I turned to alternative treatment options: Chiropractors, Acupuncturists, Energy Specialists, Physical Therapists and Massage Therapists – all of whom were helpful but only offered short term relief. I’m an eternal optimist but psychologically I fell further into a deep black hole. When at the end of my rope at almost two years at struggling with this unidentifiable pain, I met an incredible Rolfer who helped me make tremendous strides in my recovery. Rolfing is a deep tissue massage that literally realigns your soft tissue. Ironically, during my twelfth visit, I casually mentioned to him that he apparently has a client for life. He replied the only way he ever lost loyal clients like me was by a philosophy expressed in a fascinating book. I begged him for the title and that was the beginning of my journey towards healing.
It never occurred to me, or any health practitioner in my saga above, to ask what was going on in my MIND. Their whole orientation was to treat the symptoms and not the cause. It was as if Mind and Body were two separate entities. But this book was written by a renowned back surgeon who discovered a connection between Mind and Body, the correlation that psychological disorders cause physical symptoms. These typically originate from repressed and/or deeply suppressed emotions in the unconscious and manifest as pain in the body. Put another way, the buried emotions that we don’t want to deal with or know how to cope with get stuffed down into our bodies and creates physical pain to distract us from the emotional pain. Our Mind makes the calculation that it’s easier to deal with a tangible pain in the body versus the emotional feelings swirling in our minds. I can hear a collective gasp as you ask in disbelief: our Mind is purposely inflicting pain on our bodies? Our initial reaction typically finds us incredulous, perhaps offended – even insulted – by this suggestion. The notion that the cause for physical pain could be self-inflicted, an inside job, sounds ludicrous at first blush, especially as there continues to be a stigma attached to disorders relating to psychology. The reality is if a doctor told you your very real chronic physical pain is “all in your mind”, you probably would be running for the exit door thinking he is a quack. Ironically, we will hastily accept the verdict of surgery and/or popping pills for life rather than contemplate the extraordinary power of the mind.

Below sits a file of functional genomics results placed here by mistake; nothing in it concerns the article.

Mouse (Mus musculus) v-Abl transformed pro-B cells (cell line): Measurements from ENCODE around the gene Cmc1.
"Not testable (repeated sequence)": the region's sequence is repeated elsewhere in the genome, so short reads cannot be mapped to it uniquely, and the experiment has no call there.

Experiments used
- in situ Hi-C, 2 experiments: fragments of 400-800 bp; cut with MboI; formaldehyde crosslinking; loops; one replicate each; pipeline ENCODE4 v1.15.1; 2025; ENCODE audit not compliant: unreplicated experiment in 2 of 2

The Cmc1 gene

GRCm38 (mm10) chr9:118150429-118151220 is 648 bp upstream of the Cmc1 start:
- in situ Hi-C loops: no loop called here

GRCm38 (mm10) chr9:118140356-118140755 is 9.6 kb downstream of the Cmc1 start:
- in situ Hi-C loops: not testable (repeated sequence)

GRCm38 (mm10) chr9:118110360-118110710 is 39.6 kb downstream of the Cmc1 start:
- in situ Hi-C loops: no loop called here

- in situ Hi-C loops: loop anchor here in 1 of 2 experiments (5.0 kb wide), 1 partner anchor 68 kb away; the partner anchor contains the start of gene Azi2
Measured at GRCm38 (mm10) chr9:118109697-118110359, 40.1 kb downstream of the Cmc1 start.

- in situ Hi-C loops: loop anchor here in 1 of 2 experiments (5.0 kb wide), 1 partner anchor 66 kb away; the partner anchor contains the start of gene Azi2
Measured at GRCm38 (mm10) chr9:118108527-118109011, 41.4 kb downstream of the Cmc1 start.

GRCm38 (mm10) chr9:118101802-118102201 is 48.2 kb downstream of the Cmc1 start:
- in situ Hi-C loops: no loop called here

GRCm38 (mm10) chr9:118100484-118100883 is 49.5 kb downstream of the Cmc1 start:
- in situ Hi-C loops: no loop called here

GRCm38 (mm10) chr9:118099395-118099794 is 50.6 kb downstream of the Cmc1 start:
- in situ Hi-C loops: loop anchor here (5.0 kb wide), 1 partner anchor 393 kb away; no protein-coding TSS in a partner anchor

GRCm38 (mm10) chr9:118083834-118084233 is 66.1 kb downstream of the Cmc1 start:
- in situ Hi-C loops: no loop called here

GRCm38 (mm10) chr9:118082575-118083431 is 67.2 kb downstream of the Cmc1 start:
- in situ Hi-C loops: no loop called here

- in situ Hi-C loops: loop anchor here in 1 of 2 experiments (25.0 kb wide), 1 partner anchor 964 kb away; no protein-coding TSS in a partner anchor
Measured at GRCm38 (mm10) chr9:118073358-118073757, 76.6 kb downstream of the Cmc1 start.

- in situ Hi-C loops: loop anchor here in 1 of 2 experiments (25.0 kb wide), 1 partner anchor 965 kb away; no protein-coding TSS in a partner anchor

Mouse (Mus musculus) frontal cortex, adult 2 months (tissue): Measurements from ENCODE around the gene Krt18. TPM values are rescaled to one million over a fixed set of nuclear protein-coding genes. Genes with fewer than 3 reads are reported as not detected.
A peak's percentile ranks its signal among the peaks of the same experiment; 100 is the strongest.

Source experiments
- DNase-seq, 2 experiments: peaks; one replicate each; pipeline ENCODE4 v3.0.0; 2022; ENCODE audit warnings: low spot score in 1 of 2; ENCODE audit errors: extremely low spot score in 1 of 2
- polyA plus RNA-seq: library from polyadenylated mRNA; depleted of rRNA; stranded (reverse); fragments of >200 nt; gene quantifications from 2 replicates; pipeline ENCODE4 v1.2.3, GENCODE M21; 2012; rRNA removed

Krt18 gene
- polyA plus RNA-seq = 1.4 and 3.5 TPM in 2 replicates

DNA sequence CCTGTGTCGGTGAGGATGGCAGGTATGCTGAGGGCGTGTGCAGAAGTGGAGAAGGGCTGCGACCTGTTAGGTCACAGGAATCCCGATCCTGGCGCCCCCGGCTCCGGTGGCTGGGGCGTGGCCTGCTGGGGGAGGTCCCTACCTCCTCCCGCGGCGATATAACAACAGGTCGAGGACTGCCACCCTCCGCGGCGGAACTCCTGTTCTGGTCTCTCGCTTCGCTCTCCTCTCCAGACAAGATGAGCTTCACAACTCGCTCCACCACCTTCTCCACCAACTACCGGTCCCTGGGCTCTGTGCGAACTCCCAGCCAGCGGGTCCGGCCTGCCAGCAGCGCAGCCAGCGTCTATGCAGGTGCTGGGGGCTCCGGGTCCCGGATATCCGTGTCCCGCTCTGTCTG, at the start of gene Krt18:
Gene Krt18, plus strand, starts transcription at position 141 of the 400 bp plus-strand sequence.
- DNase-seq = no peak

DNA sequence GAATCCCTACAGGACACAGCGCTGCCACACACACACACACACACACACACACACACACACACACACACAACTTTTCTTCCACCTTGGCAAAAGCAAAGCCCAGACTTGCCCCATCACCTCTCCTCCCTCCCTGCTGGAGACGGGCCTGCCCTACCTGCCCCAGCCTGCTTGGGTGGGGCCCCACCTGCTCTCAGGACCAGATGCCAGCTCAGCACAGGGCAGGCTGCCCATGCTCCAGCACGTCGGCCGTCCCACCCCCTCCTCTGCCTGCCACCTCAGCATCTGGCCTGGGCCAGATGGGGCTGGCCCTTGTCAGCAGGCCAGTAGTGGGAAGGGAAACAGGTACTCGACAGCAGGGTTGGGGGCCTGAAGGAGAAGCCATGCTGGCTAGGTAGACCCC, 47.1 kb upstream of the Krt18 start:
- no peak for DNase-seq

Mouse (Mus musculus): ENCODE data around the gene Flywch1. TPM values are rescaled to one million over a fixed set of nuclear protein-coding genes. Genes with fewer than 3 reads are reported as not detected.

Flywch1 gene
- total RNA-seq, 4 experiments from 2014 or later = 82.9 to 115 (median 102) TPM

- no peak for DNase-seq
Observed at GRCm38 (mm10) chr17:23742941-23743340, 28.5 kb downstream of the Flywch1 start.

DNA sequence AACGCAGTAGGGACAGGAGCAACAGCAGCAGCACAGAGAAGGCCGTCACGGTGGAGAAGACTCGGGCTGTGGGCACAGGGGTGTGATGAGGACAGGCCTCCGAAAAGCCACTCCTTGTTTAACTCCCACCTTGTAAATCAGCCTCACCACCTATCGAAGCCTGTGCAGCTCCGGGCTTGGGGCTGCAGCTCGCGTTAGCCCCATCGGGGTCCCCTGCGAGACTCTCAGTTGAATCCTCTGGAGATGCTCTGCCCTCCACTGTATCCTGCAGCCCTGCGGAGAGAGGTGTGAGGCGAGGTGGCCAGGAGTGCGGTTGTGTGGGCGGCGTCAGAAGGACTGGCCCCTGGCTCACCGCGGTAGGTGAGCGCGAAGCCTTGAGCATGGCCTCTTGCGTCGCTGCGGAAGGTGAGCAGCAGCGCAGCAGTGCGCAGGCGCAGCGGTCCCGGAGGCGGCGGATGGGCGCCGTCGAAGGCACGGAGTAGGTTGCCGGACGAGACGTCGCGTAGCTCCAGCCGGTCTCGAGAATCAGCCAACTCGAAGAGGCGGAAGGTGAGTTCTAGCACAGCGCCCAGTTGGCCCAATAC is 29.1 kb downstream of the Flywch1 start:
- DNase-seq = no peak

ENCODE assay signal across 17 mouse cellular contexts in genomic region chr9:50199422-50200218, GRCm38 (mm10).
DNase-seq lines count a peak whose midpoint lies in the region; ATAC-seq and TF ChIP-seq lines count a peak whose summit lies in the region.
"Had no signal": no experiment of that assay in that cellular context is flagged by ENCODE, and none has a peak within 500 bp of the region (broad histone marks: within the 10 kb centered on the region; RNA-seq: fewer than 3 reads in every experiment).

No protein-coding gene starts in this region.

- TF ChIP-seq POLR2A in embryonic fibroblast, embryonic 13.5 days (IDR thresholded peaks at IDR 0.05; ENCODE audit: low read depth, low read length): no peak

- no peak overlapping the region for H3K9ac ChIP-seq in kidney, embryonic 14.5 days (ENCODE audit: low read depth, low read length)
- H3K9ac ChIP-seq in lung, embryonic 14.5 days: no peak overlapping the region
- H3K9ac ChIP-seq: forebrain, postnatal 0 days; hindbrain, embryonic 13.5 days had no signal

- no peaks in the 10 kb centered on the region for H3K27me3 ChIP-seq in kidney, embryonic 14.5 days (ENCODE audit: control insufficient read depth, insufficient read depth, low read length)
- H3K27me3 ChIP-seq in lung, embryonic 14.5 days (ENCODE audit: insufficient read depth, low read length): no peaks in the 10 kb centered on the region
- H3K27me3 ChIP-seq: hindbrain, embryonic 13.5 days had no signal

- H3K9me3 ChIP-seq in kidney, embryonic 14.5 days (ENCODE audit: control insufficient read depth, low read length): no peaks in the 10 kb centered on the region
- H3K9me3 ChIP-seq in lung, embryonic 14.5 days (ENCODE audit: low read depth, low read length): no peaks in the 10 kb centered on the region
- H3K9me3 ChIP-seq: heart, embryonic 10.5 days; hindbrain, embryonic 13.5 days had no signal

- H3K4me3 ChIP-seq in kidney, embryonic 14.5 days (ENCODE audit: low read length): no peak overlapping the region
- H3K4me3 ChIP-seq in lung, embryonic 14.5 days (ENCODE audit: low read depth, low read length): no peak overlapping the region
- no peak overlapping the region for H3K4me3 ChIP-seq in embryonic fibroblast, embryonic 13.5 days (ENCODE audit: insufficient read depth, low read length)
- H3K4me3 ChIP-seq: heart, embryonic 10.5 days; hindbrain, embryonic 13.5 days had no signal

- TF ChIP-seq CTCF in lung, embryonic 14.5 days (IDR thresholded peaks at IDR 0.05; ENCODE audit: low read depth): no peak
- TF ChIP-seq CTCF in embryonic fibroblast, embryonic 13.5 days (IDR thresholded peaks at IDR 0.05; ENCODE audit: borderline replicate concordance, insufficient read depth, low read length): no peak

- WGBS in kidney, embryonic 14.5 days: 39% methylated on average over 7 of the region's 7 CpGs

It took a while to process and digest this newfound philosophy, but I could see myself in all the pages of the book and the clients he treated. I was so desperate to heal, or at least diagnose my dis-ease, that I kept an open mind to this psychosomatic philosophy. The more I researched the Mind, the more doors I opened into how to calm and ultimately manage the Mind. I had an insatiable curiosity about the power of the Mind and studied Mindfulness and many elements of Buddhism. I attended Meditation gatherings and retreats and shifted my level of awareness. I created a website dedicated to exploring the connection between Mind, Body and Soul. Ultimately, it transformed the way I view life and deal with adversity. It was a secular endeavor but I was on a spiritual path that enhanced my wellbeing, filled me with gratitude and an entirely different perspective on life.
The lessons from my studies and personal experience helped me realize the Mind is a powerful instrument that helps us navigate through life in so many ways that is unique to being human. But it also can be your own worst enemy, an inner bully, that beats you down and tears you apart. Our minds carry on this insane inner dialogue, ranging from the mundane to the extreme. We are constantly judging and criticizing, seeing through the lens of our biases and opinions. So much so, we identify with our minds and driven by our ego. We are consumed by our thoughts and defending our precious ego, judging everyone and everything but also, sadly, ourselves too. This inner narrative can be destructive, creating negative feelings and emotions that often manifest in our bodies. We tell ourselves we are not good enough, not worthy, not beautiful, not smart enough, etc. We have challenging relationships, often with emotional triggers, and this can create internal stress and tension. Of course, we have many happy thoughts that bring us joy too but it’s important to be in a state of awareness to observe all Mind activity as we tend to emphasize the negativity on a continuous loop that can be harmful to our overall health.
We are essentially the only living thing on this planet consumed by thought, literally immersed in our thoughts the vast majority of the time. We rarely live in the present moment, either dwelling in the past or fantasizing in the future. This robs us of fully enjoying the only precious thing that matters most: NOW. We are too busy reliving past drama or anxiously thinking about what’s next, often to our detriment as this serves no essential purpose other than destroying our inner peace. It’s a form of insanity that we are spiritually unconscious and causes enormous pain and suffering.
The silver lining with suffering is it often serves as a catalyst to transmute into consciousness. It set me on this path and I’ve now come to realize it is the greatest gift I could ever possibly give myself. I live with gratitude, and intentional awareness, on my journey to become an awakened one.